The fact that Maliki has been hindering the vote of confidence process with support from both certain Kurdish parties and some Sunni Arabs shows that the critical element in the Iraqi political equation is Prime Minister Maliki. Compared to recent developments, there is a relative silence in the Iraqi political arena. However, this does not imply that the alliance of Arbil – Najaf has played its last card against Maliki. The second attempt to have the Prime Minister questioned in parliament –which is the second alternative that could lead the prime minister to leave his office according to the Constitution– will begin in the forthcoming days. Although certain sources in Iraq reported this process will start on 10 July 2012, the exact date has not been announced yet. It is foreseeable that the opposition would want to turn Maliki's statement in parliament into a statement in a political court. Nevertheless, it seems unlikely that the power struggle will end even after this process, from which Maliki would probably escape unharmed.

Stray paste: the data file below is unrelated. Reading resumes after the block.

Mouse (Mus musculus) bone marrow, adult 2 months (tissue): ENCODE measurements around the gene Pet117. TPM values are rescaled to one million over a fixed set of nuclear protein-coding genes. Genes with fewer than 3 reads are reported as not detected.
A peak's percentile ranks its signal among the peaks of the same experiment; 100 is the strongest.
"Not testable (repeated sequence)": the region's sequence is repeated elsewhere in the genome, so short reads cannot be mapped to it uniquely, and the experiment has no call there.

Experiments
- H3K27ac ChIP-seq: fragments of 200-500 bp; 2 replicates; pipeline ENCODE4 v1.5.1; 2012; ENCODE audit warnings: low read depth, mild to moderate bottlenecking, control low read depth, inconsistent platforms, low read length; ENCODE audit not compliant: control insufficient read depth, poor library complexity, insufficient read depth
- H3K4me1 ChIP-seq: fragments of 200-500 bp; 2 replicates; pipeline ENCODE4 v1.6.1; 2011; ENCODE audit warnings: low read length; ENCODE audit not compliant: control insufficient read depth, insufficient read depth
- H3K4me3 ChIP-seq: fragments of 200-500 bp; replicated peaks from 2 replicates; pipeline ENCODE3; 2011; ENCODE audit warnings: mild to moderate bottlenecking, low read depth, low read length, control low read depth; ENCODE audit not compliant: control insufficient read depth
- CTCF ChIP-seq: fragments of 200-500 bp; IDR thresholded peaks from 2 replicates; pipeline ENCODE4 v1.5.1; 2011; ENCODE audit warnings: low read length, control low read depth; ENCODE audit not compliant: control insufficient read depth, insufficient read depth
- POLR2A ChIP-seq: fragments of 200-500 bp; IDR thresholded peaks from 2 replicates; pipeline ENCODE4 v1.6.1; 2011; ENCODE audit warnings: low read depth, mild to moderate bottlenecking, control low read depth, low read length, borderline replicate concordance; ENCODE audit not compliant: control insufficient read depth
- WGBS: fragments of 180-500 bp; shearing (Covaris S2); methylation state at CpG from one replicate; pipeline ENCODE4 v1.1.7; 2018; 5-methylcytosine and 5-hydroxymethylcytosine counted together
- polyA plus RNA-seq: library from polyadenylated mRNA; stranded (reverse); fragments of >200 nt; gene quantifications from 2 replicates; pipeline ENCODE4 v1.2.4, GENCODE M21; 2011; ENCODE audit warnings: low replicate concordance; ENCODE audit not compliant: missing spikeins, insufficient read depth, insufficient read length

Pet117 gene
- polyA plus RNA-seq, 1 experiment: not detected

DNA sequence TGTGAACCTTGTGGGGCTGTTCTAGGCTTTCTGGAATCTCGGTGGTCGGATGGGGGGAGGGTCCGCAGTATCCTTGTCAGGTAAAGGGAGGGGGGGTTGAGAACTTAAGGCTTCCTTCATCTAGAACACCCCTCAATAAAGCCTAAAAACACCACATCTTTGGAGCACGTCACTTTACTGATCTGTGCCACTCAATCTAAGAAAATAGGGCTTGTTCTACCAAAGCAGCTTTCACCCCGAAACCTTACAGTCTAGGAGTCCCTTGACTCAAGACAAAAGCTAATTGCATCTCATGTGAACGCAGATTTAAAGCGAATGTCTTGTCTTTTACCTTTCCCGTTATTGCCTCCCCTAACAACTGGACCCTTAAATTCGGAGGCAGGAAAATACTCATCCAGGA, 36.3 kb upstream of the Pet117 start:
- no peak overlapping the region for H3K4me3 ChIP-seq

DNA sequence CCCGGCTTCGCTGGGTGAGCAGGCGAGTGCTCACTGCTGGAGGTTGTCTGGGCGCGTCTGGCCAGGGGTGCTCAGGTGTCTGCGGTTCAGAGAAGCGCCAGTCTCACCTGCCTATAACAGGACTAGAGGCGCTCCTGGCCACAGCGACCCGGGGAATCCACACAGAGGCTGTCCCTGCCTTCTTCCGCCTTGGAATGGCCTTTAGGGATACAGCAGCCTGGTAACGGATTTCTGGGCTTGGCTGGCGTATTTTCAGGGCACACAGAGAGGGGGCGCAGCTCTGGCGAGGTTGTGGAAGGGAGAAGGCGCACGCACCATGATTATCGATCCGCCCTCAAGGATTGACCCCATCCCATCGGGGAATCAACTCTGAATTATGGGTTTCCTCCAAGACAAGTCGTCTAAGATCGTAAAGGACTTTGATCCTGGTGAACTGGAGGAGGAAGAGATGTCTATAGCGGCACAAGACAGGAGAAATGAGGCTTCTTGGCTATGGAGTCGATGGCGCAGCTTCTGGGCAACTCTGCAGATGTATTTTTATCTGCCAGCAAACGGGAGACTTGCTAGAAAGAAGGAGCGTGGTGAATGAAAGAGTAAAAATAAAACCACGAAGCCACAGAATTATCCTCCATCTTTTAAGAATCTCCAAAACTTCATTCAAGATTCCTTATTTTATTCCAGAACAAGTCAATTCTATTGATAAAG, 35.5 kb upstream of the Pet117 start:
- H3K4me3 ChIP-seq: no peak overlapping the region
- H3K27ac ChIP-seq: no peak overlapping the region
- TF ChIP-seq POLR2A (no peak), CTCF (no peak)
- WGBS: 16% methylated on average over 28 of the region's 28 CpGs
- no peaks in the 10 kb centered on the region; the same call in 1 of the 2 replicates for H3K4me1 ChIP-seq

It is possible that the Sadr Movement, which has been pursuing the most active and unpredictable policies in recent Iraqi politics, wants to reduce tension with Maliki. The initial moderation of tensions after Maliki and Muqtada al-Sadr’s phone conversations is unlikely to be able to be turned into cooperation again. On the one hand, the Sadr Movement argues that the reform plan and its governing committee established within the frame of the National Alliance should be given a chance at implementation. This attitude poses a major obstacle to both al-Iraqiya's and the Kurdish parties' desires to take advantage of parliamentary balancing in order to drive Maliki into a corner again. However, the Sadr Movement appears to be directing the political conflict from arm-wrestling into the cabinet to anticipating the forthcoming elections. The elections will be held due to the perceived threat of Maliki’s power in parliamentary balancing and on the suggestion of Iran. As a matter of fact, it appears that the Sadr Movement will insist on making an amendment dealing with the movement’s calls for any one person to be limited to two terms in office among the three-presidency institutions (presidency, prime ministry, speakership). Currently, the president is elected every other year in accordance with the Iraqi Constitution. The speaker, on the other hand, can only hold office once. In this case, it is seen that the Sadr Movement is trying to prevent the reelection of Maliki. Another indicator showing that the Sadrists are preparing for the forthcoming period is the fact that they are strongly against the suspension of the local elections. Following the demand to postpone the elections to April 2013 (or maybe even further, to the end of 2013) due to the problems in determining the proper authorities for Iraq's Independent High Election Commission and the failure to enact a new electoral law, the Sadrists voiced strong opposition. While the Commission said that the Prime Minister is the decision-maker on holding elections, the Sadr Movement declared they would do their best to overcome any technical challenges before the elections. The Sadr Movement’s attitude might be considered a victory over Maliki, who is thought to have weakened during the recent period, and an attempt to fill the gap created by the consecutive blows to the Islamic Supreme Council of Iraq in the Sadrists’ favor. Thus, Sadr has been striving to prove its power in Provincial Council elections and to tip the power balance among Shiites in its favor.